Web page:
Alchemy is a high-end American boutique brand with a unique spin on rear suspension. Its short-travel Arktos ST 29er boasts top-tier build quality and stunning industrial design, plus its bikes being a rarity on these shores will please those who like to stand out from the crowd in an age of lookalike mountain bikes.
Alchemy Arktos 29 ST frame
At the heart of the swoopy, 120mm-travel carbon chassis is Alchemy’s ‘Sine’ suspension system, which is essentially a twin-link design, with the arcing lower link neatly stashed inside the seat tube.
Its name derives from the leverage curve resembling a sine wave. The shock rate is initially regressive, for superior bump absorption and climbing traction, then progressive around the sag point, for support in turns and to resist wallowing.
It becomes regressive again for the last 15 per cent of the stroke, to allow use of all the available travel and reduce chain growth.
The chunky, one-piece mainframe gets extra ‘pre-preg’ carbon layers around the head tube and bottom bracket, plus underbelly protection, but no bottle mounts.
A fully-triangulated rear triangle helps keep things stiff. The rear stays pivot on a huge, forged-alloy upper rocker link and big bearings, both of which contribute to a mega-solid feel, especially for such a short-travel rig.
While the low-ish bottom bracket and steep-enough seat angle offer a decent riding position, the reach (485mm is the longest offered) and head angle (66.1 degrees) are more conservative than on many new-school trail bikes.
The wheelbase – sub-1,200mm on my large test bike – is shorter than most too.
Alchemy Arktos 29 ST kit
The stout, 140mm-travel Fox 36 fork with GRIP2 damper excels at way more than just mile munching, and this top-end unit also uses the latest shorter (44mm) offset for a more stable steering feel.
Out back, the Fox DPX2 shock is also a Kashima-coated, Factory-level unit, with an EVOL air spring to increase off-the-top sensitivity.
Alchemy’s build options include the 11-speed, Shimano XT-based spec here, which feels a bit dated compared to the latest equivalent SRAM kit.
A 12-speed GX Eagle bike costs £300 more, although you still won’t escape the iffy bite point of the XT M8000 brakes.
Alchemy Arktos 29 ST first ride impressions
Two things strike you immediately about the Arktos ST: the frame is as solid as an enduro rig, yet it pedals, sprints and climbs exceptionally well.
I love rallying downhills, so alarm bells can ring when I find myself surging uphill with too much urgency and efficiency. Will the payback be a rougher, less planted ride coming back down steeper, beaten-up tracks? Not on the Alchemy.
The Arktos ST is calm, super-smooth and planted, even over really big holes and roots. It feels (cliché alert!) like there’s more travel than advertised and it tracks the terrain sweetly at both ends, generating a ton of grip over wet rocks, roots and edges.
With wheels on the ground, it maintains speed well over staccato hits too.
It’s an assured, easy-to-ride all-rounder rather than a razor-sharp reactive slasher, so, despite its shorter wheelbase, it won’t slice-and-dice tight berms and spit you out in as much of a blur as rivals such as Evil’s The Following.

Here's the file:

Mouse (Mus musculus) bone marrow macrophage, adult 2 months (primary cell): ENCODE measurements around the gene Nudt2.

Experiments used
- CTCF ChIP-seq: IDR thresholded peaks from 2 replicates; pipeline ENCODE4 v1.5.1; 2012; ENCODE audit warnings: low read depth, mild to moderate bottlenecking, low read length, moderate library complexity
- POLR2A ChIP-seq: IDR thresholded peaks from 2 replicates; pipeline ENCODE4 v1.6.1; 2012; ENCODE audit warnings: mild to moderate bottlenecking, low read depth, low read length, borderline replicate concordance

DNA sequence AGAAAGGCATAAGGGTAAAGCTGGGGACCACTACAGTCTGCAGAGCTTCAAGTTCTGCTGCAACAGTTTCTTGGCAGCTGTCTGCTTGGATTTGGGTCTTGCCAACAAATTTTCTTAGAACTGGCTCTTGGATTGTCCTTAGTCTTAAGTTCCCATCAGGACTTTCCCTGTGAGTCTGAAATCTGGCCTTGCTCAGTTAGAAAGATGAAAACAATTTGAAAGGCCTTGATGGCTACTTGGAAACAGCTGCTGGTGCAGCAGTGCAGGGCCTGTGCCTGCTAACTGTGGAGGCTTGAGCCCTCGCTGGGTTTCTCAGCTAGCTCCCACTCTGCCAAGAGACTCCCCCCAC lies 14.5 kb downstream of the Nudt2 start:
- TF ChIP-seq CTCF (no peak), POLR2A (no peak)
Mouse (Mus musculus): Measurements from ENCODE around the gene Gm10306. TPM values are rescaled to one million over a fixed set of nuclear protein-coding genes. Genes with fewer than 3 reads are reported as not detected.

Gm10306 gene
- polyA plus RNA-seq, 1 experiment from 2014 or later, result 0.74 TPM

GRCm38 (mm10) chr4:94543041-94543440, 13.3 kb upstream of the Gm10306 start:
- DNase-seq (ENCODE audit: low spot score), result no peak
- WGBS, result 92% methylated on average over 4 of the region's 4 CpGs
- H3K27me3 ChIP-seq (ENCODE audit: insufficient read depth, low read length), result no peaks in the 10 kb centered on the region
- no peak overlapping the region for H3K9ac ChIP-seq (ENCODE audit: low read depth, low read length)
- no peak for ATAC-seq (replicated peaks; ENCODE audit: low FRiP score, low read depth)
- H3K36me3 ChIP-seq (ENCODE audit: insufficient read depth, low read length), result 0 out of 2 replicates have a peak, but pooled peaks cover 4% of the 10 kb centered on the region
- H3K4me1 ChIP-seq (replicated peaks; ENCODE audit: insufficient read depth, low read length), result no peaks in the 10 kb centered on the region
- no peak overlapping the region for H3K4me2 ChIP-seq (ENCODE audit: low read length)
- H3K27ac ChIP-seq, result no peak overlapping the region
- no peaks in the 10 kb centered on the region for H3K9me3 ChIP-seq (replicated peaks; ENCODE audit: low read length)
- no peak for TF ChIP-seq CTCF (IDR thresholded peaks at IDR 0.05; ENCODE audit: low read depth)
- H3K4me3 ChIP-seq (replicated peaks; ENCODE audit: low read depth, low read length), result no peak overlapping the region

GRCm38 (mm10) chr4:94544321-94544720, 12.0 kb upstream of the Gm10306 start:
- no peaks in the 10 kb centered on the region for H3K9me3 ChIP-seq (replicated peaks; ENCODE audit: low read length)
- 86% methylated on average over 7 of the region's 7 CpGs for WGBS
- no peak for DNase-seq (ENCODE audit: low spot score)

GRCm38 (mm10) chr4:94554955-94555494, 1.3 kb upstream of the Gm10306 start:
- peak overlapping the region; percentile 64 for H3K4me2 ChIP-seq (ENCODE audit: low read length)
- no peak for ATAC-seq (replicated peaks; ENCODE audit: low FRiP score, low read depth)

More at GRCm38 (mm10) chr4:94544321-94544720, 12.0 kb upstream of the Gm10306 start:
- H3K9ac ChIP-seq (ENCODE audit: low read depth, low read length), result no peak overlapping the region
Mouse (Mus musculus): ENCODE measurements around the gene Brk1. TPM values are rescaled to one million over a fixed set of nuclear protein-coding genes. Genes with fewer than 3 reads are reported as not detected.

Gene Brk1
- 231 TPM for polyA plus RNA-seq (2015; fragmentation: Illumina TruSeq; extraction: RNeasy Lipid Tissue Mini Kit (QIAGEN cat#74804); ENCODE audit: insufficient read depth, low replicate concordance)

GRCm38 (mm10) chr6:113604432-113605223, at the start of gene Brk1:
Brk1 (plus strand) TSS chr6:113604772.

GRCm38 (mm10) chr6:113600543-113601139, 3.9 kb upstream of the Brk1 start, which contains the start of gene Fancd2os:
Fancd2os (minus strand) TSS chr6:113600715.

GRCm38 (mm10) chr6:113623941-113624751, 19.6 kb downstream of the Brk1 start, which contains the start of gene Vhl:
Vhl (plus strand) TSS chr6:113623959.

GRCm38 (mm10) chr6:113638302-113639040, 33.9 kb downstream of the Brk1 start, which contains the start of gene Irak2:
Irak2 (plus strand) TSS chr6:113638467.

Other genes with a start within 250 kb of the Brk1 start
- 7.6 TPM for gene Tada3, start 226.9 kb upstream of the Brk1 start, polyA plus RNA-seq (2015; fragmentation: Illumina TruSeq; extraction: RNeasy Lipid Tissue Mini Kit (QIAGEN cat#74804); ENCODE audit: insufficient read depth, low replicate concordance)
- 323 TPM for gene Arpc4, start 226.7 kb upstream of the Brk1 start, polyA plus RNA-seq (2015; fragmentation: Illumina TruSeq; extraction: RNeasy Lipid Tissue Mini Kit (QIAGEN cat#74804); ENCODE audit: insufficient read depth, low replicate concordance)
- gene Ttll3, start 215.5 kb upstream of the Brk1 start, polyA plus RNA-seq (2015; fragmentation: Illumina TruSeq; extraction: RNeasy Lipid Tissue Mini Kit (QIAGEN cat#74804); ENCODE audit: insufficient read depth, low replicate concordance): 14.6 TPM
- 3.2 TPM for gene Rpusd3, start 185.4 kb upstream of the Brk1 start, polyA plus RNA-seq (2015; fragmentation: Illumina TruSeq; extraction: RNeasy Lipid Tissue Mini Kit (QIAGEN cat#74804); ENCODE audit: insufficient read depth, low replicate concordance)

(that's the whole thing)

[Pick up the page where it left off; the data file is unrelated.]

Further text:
The Sine suspension can also get greedy munching hard landings and compressions. I bottomed-out multiple times riding hard with sag that felt good for grip and cornering support elsewhere (30 per cent).
The rear tyre can ‘slap’ the ground harshly when braking, reconnecting after extending out of the sag position in the air, or landing from smaller drops or steps, too. This is an observation rather than a deal-breaker though, and, overall, it’s a well-refined ride that’s solid, sturdy and planted downhill.
The Arktos ST feels light and fast for climbing and big-mileage rides as well, meaning it would make an awesome do-it-all machine for a ton of UK riders, even if it’s less perfect for warp-speed shredders and slack-geometry fiends who ride every inch of trail like its their last.
Alchemy Arktos 29 ST geometry
- Seat angle: 75.5 degrees
- Head angle: 66.1 degrees
- Chainstay: 43.6cm / 17.17in
- Seat tube: 48.3cm / 19.02in
- Top tube: 62.7cm / 24.69in
- Head tube: 12.5cm / 4.92
- Bottom bracket drop: 4.1cm / 1.61in
- Bottom bracket height: 33.6cm / 13.23in
- Wheelbase: 1,199mm / 47.2in
- Stack: 64.2cm / 25.28in
- Reach: 45.4cm / 17.91in
|Price||GBP £4899.00USD $5699.00|
|Weight||13.95kg (L) – L|
|Available sizes||S, M, L, XL|
|Brakes||Shimano Deore XT M8000, 180mm rotors|
|Cranks||Shimano Deore XT M8000|
|Fork||Fox 36 Float Factory, 140mm (5.5in) travel|
|Frame||Carbon fibre, 120mm (4.7in) travel|
|Handlebar||Race Face Turbine R, 780mm|
|Rear derailleur||Shimano Deore XT M8000 (1x11)|
|Rear shock||Fox Float DPX2 Factory EVOL LV|
|Saddle||WTB Volt Race|
|Seatpost||Fox Transfer Factory 125mm dropper|
|Shifter||Shimano Deore XT M8000 (1x11)|
|Stem||Race Face Turbine R, 50mm|
|Tyres||Maxxis Minion DHF EXO TR 29×2.5in (f), and Minion DHR II EXO TR 29×2.4in (r)|
|Wheels||DT Swiss M 1700 Spline|